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Mufti's memoirsHeinrich Himmler by Frentz

Re: Did Himmler ever admit to "Three Million"?



Eric MuellerMiddle East expert Eric Müller, Texas:

HERE is my translation of that passage, a rather literal translation:

"I used to hear coming from Himmler all the time [things] that showed the intensity of his hatred for the Jews. He accused them of being oppressors/wrongdoers while they claim to be oppressed/wronged. He would say that they lit the fires of wars, that they are egotists, and that sort of thing, showing the extent of harm that they had brought down on Germany in the previous war and that they were always igniting the fires of war and then using them for their material interests, without losing anything in them themselves. Therefore we have determined to give them a taste of the evil consequences of their actions in advance. We have so far exterminated about three million of them. (This talk with him was in the summer of the year 1943)."

The verb in question - abadna ("we have exterminated") - is translated as "destroy, exterminate, extirpate" by the best academic Arabic-English dictionary (the Hans Wehr dictionary, which ironically is an English translation of an Arabic-German dictionary - the result of a project originally begun in the Third Reich supposedly with the aim of translating Mein Kampf into Arabic.)

The verbal noun "ibadah," derived from that verb, means "extermination" and "ibadah jama'iya" or "collective 'ibadah'" is the modern Arabic expression used for the word 'genocide.' Another derivative of the same root, "mubeed" (literally, the thing that does the 'ibadah'), is the Arabic word for pesticide.

So the Arabic verb 'adadna' really pretty much has to mean "we exterminated," though I suppose with a slight stretch you might translate it as "we have got rid of"

But of course, I'm sure Himmler didn't speak to the Mufti in Arabic and I don't think the Mufti spoke very much German so this is the Mufti's recollection many years later the fact of a conversation through the intermediary of an interpreter.

The statement also could be an effort by the Mufti to distance himself from the supposed extremism of the Nazis. I don't know when these memoirs were supposedly written, but already by the 1960s the Arabs who were engaged in fighting the Zionists had all realigned with the Soviets. So public expressions of enthusiasm for the Nazis wouldn't have been welcome politically at that point.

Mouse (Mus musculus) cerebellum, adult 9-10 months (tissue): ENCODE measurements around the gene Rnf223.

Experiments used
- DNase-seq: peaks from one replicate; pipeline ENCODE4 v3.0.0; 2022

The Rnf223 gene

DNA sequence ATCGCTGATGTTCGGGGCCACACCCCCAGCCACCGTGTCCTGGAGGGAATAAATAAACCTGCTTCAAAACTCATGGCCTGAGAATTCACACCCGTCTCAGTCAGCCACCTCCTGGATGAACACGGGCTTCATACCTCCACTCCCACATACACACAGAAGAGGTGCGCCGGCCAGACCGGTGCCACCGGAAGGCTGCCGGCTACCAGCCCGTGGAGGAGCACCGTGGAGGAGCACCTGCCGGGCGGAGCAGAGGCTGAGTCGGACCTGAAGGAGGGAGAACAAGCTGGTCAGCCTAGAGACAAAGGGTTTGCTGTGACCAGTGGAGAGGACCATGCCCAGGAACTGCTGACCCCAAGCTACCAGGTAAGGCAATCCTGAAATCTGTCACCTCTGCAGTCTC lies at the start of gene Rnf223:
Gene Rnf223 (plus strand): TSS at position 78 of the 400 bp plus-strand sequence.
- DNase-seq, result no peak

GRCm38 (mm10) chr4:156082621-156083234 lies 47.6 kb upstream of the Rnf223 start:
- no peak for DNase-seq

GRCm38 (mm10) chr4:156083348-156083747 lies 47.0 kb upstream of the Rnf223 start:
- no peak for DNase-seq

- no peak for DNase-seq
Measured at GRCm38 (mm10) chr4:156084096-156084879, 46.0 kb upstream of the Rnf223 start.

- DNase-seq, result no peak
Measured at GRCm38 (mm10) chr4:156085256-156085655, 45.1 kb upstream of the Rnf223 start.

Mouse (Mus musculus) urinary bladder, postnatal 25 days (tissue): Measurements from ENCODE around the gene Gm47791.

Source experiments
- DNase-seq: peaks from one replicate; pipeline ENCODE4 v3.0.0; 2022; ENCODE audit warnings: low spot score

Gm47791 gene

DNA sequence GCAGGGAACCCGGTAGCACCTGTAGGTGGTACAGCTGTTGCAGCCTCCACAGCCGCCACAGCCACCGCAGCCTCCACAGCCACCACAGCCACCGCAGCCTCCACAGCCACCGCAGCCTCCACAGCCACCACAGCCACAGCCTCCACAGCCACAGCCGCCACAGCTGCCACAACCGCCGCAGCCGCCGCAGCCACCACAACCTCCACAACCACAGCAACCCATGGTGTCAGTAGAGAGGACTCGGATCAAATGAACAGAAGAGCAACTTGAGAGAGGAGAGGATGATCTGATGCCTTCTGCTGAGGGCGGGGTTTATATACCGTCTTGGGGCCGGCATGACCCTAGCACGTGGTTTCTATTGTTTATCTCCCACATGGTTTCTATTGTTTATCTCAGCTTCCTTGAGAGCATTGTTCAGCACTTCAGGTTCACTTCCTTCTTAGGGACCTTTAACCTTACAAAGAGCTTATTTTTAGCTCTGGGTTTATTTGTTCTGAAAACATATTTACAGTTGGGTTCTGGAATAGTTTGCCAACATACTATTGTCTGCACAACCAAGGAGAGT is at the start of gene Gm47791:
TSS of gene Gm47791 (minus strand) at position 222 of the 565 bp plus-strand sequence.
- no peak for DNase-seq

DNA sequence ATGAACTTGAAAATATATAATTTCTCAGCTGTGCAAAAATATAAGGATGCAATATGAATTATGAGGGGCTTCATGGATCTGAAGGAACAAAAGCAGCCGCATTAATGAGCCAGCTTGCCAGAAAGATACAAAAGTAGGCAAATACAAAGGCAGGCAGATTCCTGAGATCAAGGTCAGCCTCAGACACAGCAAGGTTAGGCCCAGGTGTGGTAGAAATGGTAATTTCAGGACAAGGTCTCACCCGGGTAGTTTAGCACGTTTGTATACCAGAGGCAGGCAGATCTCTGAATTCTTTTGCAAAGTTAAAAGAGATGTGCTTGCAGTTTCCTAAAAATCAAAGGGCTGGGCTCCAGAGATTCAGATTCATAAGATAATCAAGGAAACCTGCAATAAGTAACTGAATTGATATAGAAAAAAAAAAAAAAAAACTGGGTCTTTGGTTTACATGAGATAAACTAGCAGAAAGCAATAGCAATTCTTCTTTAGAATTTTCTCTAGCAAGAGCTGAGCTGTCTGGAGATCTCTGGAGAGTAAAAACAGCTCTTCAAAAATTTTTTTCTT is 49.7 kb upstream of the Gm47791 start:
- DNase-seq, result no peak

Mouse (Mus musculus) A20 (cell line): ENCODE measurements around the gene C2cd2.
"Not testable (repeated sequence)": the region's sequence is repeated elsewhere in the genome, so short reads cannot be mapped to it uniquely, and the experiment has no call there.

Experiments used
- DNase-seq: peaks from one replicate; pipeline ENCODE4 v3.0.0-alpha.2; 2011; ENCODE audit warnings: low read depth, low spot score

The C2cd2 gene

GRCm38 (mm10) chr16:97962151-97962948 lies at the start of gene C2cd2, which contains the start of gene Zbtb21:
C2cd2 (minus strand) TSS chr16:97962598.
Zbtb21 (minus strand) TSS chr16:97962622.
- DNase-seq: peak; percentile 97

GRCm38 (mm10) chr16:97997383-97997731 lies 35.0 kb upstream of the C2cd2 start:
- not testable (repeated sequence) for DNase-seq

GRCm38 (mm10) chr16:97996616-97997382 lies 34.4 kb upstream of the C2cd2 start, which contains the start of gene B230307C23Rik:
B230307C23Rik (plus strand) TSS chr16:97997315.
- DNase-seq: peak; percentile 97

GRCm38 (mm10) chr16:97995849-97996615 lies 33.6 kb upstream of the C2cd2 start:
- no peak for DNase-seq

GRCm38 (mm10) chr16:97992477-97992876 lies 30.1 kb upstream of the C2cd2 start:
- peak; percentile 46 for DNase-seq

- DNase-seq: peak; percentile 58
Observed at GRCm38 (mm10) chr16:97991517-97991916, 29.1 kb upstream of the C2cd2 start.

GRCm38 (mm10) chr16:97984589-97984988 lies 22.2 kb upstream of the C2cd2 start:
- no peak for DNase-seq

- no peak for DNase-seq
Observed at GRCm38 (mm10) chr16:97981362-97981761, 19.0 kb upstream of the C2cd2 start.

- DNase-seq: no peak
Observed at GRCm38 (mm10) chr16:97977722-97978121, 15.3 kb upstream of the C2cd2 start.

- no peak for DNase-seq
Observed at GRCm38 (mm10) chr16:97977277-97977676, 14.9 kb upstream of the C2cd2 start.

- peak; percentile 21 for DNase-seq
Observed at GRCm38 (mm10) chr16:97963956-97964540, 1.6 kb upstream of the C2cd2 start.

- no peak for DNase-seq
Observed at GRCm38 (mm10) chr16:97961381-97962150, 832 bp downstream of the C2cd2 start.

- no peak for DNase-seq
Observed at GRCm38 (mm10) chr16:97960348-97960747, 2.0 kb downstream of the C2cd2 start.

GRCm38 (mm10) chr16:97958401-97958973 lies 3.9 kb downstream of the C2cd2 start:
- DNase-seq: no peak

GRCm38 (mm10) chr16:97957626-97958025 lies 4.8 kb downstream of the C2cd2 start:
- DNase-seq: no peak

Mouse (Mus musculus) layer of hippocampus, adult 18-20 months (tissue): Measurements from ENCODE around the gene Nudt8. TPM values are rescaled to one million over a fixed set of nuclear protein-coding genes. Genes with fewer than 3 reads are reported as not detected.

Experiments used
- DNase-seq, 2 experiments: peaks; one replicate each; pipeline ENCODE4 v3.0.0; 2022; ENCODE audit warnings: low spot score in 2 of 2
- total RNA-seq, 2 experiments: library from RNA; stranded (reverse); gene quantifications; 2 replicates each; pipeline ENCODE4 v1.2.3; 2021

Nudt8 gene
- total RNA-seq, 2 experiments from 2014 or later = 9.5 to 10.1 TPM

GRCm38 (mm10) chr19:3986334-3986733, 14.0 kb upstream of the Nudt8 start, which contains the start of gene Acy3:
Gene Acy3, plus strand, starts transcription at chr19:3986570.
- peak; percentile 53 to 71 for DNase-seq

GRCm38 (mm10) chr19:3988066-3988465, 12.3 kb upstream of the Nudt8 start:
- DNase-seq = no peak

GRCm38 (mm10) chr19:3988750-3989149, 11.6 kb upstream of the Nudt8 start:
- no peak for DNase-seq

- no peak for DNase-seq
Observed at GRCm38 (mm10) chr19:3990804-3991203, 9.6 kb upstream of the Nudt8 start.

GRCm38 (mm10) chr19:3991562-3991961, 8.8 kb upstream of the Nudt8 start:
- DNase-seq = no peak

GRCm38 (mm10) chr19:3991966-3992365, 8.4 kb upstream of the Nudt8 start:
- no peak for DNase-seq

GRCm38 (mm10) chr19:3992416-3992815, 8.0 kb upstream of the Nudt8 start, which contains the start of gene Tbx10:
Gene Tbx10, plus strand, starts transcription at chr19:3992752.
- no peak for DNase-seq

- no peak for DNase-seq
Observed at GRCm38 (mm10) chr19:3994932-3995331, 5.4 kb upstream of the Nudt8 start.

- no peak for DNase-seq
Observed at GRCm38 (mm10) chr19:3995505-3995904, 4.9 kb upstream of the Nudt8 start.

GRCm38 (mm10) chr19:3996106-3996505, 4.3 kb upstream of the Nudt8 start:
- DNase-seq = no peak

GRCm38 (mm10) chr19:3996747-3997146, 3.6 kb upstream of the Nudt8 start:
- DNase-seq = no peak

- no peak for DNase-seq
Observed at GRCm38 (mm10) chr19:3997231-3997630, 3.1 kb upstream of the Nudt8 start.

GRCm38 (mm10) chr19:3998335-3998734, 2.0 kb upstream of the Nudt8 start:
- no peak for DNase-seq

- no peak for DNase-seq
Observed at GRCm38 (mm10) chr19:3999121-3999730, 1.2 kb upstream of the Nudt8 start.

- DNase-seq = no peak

ALSO, I've just now been trying to track down some information about the source of that quote, the "Memoirs of al-Hajj Muhammad Amin al-Husayni" edited by 'Abd al-Karim al-'Umar and published in Damascus in 1999. Obviously that's 25 years after the Mufti died and in a quarter century one could accomplish a great deal of creative "editing" if the Mufti hadn't thoroughly reworked the incidents in his own mind and writing himself.

My first question is whether the 1999 edition was a reprint or a new book. The second thing I want to find out is who 'Abd al-Karim al-'Umar is and what he has to do with the Mufti and where these memoirs were for 25 years prior to 1999.

I looked up the on-line catalogues of the two big Arabic bookdealers (based in Beirut) from which I've bought books on several occasions to search for this title and the editor and neither one pulls up anything - which is a little odd, though by no means impossible. That part of the world is not known for efficiency and order. Still, those websites regularly throw up even out-of-print books (because you can contact the store and ask for them to hunt down copies of such items). So it's a bit strange that they don't pull up anything.

Anyhow, I'll let you know what more I find.

I heard several years ago that Rashid Ali al-Gilani, the Iraqi Prime Minister who spent time in Berlin and then fled to Saudi Arabia after the war, also left some manuscript memoirs behind - either in Berlin when he left or after he died in the 1960s. I also heard that the Egyptian editor of the Magazine Uktubir ("October") - formerly one of Sadat's pet publications, so definitely tied to the Egyptian state machine - had got hold of the manuscript and was thoroughly rewriting it for 'publication'. I don't think that ever was published - thank God. But the apparent interval of 25 years between the death of the Mufti and the publication of his 'memoirs' is rather unnerving in light of that sort of 'editing.'


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